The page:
It’s easy to make jokes at Jared Kushner’s expense, and he truly deserves every last bit of mockery he gets. You also don’t have to look far to find clever takedowns of a man who has spent his entire life failing upward, including multiple plum White House assignments owing to the fact that he’s married to the daughter of the most corrupt and incompetent president in American history.
But let’s leave all that witticism aside for now, and ponder what Kushner said Wednesday on “Fox & Friends.”
“We’re on the other side of the medical aspect of this and I think that we’ve achieved all of the different milestones that are needed, so the federal government rose to the occasion and this is a great success story. And I think that’s what really needs to be told.”
Yes, let’s tell that story.
The first known cases of COVID-19 in the United States and South Korea were found on the same day, Jan. 20. As of Wednesday, there had been 246 deaths in South Korea, while the death toll in the United States from the pandemic topped 60,000, more than the total U.S. deaths from the Vietnam War, with the real toll likely much higher than that official count.
It’s not fair to blame every coronavirus death in the United States on the government, but it is clear from the statistics around the world that this country has been less effective than any other on the planet when it comes to dealing with this virus, and with several states “reopening,” it only figures to get worse.
Think back to when we had sports in this country, and you may remember Super Bowl LIV, a very exciting football game played in Miami that featured Jennifer Lopez and Shakira performing at halftime with about 130 dancers. The attendance for the Super Bowl was announced at 62,417.
If every player in the game and every person in the halftime show died, that would be a horrible tragedy, for sure, and also match the South Korean death toll from coronavirus. If everyone else in the entire stadium died, that would be a catastrophic event, and also just about match the still rising American coronavirus death toll.
If there were a terrorist plot to blow up the Super Bowl, would it be “a great success story” if everyone at the game died?
One of the people in that stadium was Donald Trump, who loves to go to sporting events, and has pushed for American sports to resume even though it would be deeply dangerous to do so.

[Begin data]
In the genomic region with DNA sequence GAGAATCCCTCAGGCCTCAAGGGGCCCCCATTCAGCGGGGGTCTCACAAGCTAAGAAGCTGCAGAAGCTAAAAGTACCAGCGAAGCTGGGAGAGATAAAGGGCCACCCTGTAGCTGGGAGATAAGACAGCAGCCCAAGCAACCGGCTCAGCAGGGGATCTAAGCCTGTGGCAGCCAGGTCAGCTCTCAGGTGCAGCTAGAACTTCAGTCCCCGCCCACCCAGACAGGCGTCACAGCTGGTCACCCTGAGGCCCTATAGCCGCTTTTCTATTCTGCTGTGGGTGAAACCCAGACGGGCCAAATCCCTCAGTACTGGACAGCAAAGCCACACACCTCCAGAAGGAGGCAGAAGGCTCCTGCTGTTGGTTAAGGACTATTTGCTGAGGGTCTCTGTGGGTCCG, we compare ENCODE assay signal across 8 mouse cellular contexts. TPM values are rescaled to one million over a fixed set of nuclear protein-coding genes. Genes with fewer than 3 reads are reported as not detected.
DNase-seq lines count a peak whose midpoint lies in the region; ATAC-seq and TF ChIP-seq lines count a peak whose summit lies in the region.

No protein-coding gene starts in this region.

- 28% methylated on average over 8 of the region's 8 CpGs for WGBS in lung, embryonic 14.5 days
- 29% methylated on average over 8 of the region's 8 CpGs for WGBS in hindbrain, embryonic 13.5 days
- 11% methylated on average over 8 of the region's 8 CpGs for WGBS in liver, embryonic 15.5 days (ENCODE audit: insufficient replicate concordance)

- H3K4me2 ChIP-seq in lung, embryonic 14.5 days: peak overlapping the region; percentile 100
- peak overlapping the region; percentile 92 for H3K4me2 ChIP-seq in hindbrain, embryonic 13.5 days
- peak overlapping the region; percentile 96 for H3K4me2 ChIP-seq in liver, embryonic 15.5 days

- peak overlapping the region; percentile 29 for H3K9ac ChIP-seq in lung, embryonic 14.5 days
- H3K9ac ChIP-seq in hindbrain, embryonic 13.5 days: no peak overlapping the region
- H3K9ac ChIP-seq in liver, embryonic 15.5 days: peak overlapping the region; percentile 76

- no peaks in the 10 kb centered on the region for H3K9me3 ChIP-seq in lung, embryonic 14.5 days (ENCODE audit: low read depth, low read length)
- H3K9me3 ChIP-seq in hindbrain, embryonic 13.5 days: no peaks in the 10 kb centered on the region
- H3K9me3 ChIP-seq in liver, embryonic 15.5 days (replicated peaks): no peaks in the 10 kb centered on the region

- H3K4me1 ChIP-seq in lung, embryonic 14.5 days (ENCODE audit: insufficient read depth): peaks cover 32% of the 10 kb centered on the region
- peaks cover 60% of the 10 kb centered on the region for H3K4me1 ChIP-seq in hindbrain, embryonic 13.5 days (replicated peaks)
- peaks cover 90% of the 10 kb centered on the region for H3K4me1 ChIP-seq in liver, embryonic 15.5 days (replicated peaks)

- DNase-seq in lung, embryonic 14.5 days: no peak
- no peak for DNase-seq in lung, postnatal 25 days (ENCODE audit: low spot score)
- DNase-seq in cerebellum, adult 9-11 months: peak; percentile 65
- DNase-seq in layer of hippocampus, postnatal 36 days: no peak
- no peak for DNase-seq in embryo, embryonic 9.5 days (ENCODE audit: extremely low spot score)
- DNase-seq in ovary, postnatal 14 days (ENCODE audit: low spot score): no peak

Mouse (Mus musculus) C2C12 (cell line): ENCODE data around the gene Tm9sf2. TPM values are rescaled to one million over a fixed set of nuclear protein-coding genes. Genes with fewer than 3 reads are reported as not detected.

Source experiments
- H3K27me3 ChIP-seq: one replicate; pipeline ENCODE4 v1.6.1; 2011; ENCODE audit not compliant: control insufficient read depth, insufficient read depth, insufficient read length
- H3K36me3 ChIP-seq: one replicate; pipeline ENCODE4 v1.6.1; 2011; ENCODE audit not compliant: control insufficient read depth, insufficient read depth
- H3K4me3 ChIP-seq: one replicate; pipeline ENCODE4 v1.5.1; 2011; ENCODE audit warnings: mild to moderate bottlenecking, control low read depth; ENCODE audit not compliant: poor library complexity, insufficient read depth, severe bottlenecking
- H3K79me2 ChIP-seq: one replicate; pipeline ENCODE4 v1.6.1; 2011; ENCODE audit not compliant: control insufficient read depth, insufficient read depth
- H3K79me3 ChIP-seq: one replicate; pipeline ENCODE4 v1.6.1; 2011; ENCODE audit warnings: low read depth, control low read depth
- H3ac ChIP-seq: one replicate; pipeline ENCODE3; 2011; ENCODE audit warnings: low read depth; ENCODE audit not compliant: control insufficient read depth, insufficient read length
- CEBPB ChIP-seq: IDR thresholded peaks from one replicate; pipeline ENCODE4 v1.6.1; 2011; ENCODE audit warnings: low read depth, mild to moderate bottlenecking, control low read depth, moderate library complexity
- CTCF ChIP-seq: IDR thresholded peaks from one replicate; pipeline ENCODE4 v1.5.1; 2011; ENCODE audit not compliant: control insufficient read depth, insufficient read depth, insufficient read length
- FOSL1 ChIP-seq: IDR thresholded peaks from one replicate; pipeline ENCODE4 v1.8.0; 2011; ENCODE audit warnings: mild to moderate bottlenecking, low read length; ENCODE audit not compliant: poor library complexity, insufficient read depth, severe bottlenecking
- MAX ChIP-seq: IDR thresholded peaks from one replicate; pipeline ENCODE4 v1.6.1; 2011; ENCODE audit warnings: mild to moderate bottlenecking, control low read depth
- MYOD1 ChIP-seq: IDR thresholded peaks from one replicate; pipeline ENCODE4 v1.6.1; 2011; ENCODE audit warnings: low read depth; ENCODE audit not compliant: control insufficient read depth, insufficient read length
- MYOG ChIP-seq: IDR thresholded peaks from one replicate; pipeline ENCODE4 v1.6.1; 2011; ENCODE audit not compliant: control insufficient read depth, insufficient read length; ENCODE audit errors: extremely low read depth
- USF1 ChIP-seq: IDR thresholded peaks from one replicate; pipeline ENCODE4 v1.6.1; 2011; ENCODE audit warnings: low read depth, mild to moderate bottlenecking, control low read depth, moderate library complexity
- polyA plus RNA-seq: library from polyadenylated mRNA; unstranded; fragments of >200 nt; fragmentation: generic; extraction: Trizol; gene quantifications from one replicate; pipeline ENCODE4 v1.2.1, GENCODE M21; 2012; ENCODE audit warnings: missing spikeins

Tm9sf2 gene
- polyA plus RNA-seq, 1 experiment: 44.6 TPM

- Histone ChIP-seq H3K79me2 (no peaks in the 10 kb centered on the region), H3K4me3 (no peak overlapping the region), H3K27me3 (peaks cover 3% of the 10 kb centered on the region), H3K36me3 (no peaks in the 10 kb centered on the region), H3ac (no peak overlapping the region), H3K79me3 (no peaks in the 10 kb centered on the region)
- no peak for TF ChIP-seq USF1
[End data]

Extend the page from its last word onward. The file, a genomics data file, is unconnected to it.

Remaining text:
Trump also attended UFC 244 in New York last year, an event that drew a crowd of 20,143 at Madison Square Garden. If everyone at that fight night died, it would approach the current death toll in France, where 24,087 people have died and there have been fewer than 2,000 cases per million people. If they had filled up Madison Square Garden three straight times and killed everyone inside, that would match the United States, where there have been 3,215 cases per million people.
Would that be “a great success story?”
There were 43,910 fans in attendance for Game 5 of the World Series, another sporting event attended by the president. Maybe instead of the thought-exercise of filling up Madison Square Garden three times, you could combine the UFC event with the baseball game in Washington, and again, imagine everyone at both of those events dying — a total that would be higher than the current official U.S. coronavirus tally, but that would encompass some of the still-uncounted dead.
Would that be “a great success story?”
The Daytona 500 did not release an official attendance for this year’s race, with Trump at the track, but public filings last summer showed that there were 98,546 people at the 2019 event. Last November, Trump was at Bryant-Denny Stadium with 101,821 fans for LSU-Alabama.
The United States has not gotten to those numbers yet for coronavirus deaths. The only way that anything about this will be “a great success story” is if we somehow avoid going from losing an entire Super Bowl’s worth of people to losing an entire LSU-Alabama game’s worth of people.
And even then, it would not redeem these past three months, in which all of those people did die, while the actual success belonged to a country that kept its death toll in the hundreds, instead of approaching the hundreds of thousands.